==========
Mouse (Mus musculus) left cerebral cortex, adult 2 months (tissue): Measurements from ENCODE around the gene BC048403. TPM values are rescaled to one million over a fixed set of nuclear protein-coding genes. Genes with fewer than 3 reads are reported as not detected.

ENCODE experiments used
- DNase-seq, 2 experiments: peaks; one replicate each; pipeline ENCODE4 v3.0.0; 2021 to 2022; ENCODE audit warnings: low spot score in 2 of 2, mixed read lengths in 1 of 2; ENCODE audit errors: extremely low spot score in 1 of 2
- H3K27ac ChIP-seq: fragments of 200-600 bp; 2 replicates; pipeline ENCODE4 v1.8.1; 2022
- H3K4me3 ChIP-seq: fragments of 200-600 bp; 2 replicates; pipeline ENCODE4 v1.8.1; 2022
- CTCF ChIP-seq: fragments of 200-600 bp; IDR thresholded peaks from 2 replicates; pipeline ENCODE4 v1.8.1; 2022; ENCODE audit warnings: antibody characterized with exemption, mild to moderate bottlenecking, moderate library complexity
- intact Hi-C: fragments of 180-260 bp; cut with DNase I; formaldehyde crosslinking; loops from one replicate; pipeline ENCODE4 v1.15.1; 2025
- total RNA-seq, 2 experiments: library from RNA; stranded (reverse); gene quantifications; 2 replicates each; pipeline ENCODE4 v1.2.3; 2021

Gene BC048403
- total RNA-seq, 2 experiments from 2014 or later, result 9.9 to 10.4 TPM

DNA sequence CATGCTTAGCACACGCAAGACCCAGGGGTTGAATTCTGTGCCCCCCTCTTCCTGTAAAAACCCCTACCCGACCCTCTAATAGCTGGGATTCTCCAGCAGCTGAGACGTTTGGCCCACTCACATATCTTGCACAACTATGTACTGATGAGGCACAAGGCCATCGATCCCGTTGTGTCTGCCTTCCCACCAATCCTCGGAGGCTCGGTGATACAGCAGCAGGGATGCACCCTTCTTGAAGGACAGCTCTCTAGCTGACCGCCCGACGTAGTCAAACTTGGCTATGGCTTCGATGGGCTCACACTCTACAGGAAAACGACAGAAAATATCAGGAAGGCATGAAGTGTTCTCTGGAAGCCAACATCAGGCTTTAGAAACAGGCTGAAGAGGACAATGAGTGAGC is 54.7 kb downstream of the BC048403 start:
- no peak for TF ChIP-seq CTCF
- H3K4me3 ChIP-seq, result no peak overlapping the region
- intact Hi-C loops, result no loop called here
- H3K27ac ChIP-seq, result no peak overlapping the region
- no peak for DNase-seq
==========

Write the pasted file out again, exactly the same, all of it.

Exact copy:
Mouse (Mus musculus) left cerebral cortex, adult 2 months (tissue): Measurements from ENCODE around the gene BC048403. TPM values are rescaled to one million over a fixed set of nuclear protein-coding genes. Genes with fewer than 3 reads are reported as not detected.

ENCODE experiments used
- DNase-seq, 2 experiments: peaks; one replicate each; pipeline ENCODE4 v3.0.0; 2021 to 2022; ENCODE audit warnings: low spot score in 2 of 2, mixed read lengths in 1 of 2; ENCODE audit errors: extremely low spot score in 1 of 2
- H3K27ac ChIP-seq: fragments of 200-600 bp; 2 replicates; pipeline ENCODE4 v1.8.1; 2022
- H3K4me3 ChIP-seq: fragments of 200-600 bp; 2 replicates; pipeline ENCODE4 v1.8.1; 2022
- CTCF ChIP-seq: fragments of 200-600 bp; IDR thresholded peaks from 2 replicates; pipeline ENCODE4 v1.8.1; 2022; ENCODE audit warnings: antibody characterized with exemption, mild to moderate bottlenecking, moderate library complexity
- intact Hi-C: fragments of 180-260 bp; cut with DNase I; formaldehyde crosslinking; loops from one replicate; pipeline ENCODE4 v1.15.1; 2025
- total RNA-seq, 2 experiments: library from RNA; stranded (reverse); gene quantifications; 2 replicates each; pipeline ENCODE4 v1.2.3; 2021

Gene BC048403
- total RNA-seq, 2 experiments from 2014 or later, result 9.9 to 10.4 TPM

DNA sequence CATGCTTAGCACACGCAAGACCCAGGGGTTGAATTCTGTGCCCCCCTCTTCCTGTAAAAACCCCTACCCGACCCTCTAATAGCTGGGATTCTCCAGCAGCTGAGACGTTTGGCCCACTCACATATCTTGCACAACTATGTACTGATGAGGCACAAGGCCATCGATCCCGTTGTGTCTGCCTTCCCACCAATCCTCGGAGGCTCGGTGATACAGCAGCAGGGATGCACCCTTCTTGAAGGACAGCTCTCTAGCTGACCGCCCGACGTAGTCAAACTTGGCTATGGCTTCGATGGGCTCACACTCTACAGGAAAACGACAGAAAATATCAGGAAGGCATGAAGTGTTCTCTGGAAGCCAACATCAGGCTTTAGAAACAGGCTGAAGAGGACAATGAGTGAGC is 54.7 kb downstream of the BC048403 start:
- no peak for TF ChIP-seq CTCF
- H3K4me3 ChIP-seq, result no peak overlapping the region
- intact Hi-C loops, result no loop called here
- H3K27ac ChIP-seq, result no peak overlapping the region
- no peak for DNase-seq